Framework: Bearer Token Usage", RFC 6750, Framework: Bearer Token Usage", RFC 6750,
DOI 10.17487/RFC6750, October 2012, DOI 10.17487/RFC6750, October 2012,
<https://www.rfc-editor.org/info/rfc6750>. <https://www.rfc-editor.org/info/rfc6750>.
[RFC6819] Lodderstedt, T., Ed., McGloin, M., and P. Hunt, "OAuth 2.0 [RFC6819] Lodderstedt, T., Ed., McGloin, M., and P. Hunt, "OAuth 2.0
Threat Model and Security Considerations", RFC 6819, Threat Model and Security Considerations", RFC 6819,
DOI 10.17487/RFC6819, January 2013, DOI 10.17487/RFC6819, January 2013,
<https://www.rfc-editor.org/info/rfc6819>. <https://www.rfc-editor.org/info/rfc6819>.
[RFC7231] Fielding, R., Ed. and J. Reschke, Ed., "Hypertext Transfer [RFC7231] Fielding, R., Ed. and J. Reschke, Ed., "Hypertext Transfer
Protocol (HTTP/1.1): Semantics and Content", RFC 7231, Protocol (HTTP/1.1): Semantics and Content", RFC 7231,
DOI 10.17487/RFC7231, June 2014, DOI 10.17487/RFC7231, June 2014,
<https://www.rfc-editor.org/info/rfc7231>. <https://www.rfc-editor.org/info/rfc7231>.
[RFC7636] Sakimura, N., Ed., Bradley, J., and N. Agarwal, "Proof Key 9. Informative References
for Code Exchange by OAuth Public Clients", RFC 7636,
DOI 10.17487/RFC7636, September 2015,
<https://www.rfc-editor.org/info/rfc7636>.
[RFC7662] Richer, J., Ed., "OAuth 2.0 Token Introspection",
RFC 7662, DOI 10.17487/RFC7662, October 2015,
<https://www.rfc-editor.org/info/rfc7662>.
[RFC8414] Jones, M., Sakimura, N., and J. Bradley, "OAuth 2.0 [owasp_redir]
Authorization Server Metadata", RFC 8414, "OWASP Cheat Sheet Series - Unvalidated Redirects and
DOI 10.17487/RFC8414, June 2018, Forwards",
<https://www.rfc-editor.org/info/rfc8414>. <https://cheatsheetseries.owasp.org/cheatsheets/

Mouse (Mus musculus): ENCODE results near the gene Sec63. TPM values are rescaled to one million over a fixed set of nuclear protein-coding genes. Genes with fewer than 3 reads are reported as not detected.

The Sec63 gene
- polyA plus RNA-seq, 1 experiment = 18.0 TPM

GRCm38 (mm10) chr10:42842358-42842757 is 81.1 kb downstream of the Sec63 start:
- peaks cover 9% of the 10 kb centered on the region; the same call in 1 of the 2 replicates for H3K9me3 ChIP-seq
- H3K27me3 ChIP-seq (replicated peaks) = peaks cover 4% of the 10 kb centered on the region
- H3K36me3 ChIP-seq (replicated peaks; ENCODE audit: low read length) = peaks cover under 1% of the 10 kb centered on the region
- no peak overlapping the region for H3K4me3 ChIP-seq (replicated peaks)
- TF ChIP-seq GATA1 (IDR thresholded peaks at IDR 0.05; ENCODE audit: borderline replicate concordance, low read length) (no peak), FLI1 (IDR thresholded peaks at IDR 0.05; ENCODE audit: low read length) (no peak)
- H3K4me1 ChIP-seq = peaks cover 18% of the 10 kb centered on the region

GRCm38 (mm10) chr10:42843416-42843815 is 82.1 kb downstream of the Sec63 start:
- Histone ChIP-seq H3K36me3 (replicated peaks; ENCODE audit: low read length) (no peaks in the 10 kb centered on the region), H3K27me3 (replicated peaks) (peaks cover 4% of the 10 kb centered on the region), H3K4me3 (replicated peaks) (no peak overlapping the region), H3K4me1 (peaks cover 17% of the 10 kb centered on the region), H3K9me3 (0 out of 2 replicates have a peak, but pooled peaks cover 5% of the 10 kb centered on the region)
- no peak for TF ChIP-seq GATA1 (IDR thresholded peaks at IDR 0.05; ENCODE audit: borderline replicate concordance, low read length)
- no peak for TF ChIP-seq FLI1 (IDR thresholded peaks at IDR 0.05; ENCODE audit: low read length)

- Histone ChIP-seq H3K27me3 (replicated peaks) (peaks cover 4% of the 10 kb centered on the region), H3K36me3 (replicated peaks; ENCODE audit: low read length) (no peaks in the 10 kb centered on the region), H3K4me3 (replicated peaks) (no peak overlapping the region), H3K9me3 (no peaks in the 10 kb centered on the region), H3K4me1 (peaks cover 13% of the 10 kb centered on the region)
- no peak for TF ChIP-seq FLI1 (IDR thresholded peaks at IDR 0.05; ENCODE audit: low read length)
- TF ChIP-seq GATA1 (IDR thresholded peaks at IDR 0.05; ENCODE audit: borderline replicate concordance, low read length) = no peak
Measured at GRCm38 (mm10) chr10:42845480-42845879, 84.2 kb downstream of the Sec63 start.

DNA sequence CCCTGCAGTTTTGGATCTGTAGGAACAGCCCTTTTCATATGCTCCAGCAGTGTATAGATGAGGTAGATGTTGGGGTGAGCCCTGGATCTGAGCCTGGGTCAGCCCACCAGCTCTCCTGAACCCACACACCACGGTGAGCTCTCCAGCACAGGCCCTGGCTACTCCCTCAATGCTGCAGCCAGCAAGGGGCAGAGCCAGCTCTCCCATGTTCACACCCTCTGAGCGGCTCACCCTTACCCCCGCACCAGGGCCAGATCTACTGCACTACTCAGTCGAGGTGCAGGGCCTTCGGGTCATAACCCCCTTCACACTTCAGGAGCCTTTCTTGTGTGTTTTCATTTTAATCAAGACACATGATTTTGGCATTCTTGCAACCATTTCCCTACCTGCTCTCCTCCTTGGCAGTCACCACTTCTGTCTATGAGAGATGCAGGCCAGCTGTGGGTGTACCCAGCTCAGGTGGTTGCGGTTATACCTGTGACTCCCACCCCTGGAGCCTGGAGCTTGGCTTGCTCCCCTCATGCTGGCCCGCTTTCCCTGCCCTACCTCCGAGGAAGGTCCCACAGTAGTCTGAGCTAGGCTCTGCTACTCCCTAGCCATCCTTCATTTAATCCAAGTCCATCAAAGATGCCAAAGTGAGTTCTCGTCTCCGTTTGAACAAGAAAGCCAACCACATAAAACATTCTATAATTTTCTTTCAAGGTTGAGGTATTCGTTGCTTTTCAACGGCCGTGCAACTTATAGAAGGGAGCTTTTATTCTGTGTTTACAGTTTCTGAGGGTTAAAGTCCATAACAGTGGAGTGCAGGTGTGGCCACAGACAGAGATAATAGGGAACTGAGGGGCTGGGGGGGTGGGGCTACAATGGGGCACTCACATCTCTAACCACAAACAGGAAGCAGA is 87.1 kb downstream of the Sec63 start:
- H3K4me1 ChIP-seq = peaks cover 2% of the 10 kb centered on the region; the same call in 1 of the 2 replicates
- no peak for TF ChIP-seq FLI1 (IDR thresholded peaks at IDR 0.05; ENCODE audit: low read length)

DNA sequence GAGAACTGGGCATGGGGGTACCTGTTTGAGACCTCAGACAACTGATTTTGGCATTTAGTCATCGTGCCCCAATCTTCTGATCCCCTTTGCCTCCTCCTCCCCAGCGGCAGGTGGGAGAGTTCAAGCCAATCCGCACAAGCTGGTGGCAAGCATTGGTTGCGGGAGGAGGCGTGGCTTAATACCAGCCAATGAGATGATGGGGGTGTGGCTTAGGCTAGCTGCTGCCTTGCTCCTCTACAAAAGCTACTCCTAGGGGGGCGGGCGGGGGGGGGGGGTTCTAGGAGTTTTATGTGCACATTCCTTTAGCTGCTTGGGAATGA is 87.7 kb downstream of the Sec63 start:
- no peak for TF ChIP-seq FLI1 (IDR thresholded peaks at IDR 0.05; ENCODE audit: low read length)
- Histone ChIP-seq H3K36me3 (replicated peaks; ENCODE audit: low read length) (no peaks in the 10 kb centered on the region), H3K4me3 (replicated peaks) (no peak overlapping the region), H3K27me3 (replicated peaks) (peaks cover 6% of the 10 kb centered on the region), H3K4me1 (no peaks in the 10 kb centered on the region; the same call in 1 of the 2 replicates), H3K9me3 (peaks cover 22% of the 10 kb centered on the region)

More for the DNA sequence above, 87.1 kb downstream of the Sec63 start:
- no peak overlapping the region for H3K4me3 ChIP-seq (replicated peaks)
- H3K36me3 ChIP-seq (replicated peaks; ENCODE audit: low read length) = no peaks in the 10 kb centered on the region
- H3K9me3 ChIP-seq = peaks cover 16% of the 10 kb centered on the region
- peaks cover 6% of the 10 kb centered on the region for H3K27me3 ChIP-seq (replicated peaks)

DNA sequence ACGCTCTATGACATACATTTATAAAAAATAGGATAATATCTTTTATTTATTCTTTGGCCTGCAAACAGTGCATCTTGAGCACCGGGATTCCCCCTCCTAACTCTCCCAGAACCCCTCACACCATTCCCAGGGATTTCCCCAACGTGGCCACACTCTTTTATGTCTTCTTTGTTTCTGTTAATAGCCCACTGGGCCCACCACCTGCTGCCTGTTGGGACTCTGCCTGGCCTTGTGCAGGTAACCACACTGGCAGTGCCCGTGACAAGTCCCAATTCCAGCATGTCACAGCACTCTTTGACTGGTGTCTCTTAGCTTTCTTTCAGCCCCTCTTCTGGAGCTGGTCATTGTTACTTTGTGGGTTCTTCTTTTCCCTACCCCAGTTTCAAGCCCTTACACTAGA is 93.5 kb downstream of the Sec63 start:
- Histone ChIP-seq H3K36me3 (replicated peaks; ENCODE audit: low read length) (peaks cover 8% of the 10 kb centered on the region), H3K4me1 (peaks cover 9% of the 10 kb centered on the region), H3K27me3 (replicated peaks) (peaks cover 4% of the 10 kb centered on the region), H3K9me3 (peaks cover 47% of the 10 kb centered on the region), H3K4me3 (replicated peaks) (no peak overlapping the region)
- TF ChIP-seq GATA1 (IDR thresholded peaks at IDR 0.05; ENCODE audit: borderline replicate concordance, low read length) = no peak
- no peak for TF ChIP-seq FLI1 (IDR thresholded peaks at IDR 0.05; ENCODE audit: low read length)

Unvalidated_Redirects_and_Forwards_Cheat_Sheet.html>.
[RFC8418] Housley, R., "Use of the Elliptic Curve Diffie-Hellman Key [RFC2119] Bradner, S., "Key words for use in RFCs to Indicate
Agreement Algorithm with X25519 and X448 in the Requirement Levels", BCP 14, RFC 2119,
Cryptographic Message Syntax (CMS)", RFC 8418, DOI 10.17487/RFC2119, March 1997,
DOI 10.17487/RFC8418, August 2018, <https://www.rfc-editor.org/info/rfc2119>.
<https://www.rfc-editor.org/info/rfc8418>.
[RFC8705] Campbell, B., Bradley, J., Sakimura, N., and T. [oauth_security_ubc]
Lodderstedt, "OAuth 2.0 Mutual-TLS Client Authentication Sun, S.-T. and K. Beznosov, "The Devil is in the
and Certificate-Bound Access Tokens", February 2020, (Implementation) Details: An Empirical Analysis of OAuth
<https://www.rfc-editor.org/info/rfc8705>. SSO Systems", October 2012,
<http://passwordresearch.com/papers/paper267.html>.
8.2. Informative References [I-D.ietf-oauth-signed-http-request]
Richer, J., Bradley, J., and H. Tschofenig, "A Method for
Signing HTTP Requests for OAuth", Work in Progress,
Internet-Draft, draft-ietf-oauth-signed-http-request-03, 8
August 2016, <https://tools.ietf.org/html/draft-ietf-
oauth-signed-http-request-03>.
[arXiv.1508.04324v2] [RFC7800] Jones, M., Bradley, J., and H. Tschofenig, "Proof-of-
Mladenov, V., Mainka, C., and J. Schwenk, "On the security Possession Key Semantics for JSON Web Tokens (JWTs)",
of modern Single Sign-On Protocols: Second-Order RFC 7800, DOI 10.17487/RFC7800, April 2016,
Vulnerabilities in OpenID Connect", January 2016, <https://www.rfc-editor.org/info/rfc7800>.
<http://arxiv.org/abs/1508.04324v2/>.
[arXiv.1601.01229] [subdomaintakeover]
Fett, D., Kuesters, R., and G. Schmitz, "A Comprehensive Liu, D., Hao, S., and H. Wang, "All Your DNS Records Point
Formal Security Analysis of OAuth 2.0", January 2016, to Us: Understanding the Security Threats of Dangling DNS
<http://arxiv.org/abs/1601.01229/>. Records", 24 October 2016,
<https://www.eecis.udel.edu/~hnw/paper/ccs16a.pdf>.
[arXiv.1704.08539] [arXiv.1704.08539]
Fett, D., Kuesters, R., and G. Schmitz, "The Web SSO Fett, D., Küsters, R., and G. Schmitz, "The Web SSO
Standard OpenID Connect: In-Depth Formal Security Analysis Standard OpenID Connect: In-Depth Formal Security Analysis
and Security Guidelines", April 2017, and Security Guidelines", 27 April 2017,
<http://arxiv.org/abs/1704.08539/>. <http://arxiv.org/abs/1704.08539/>.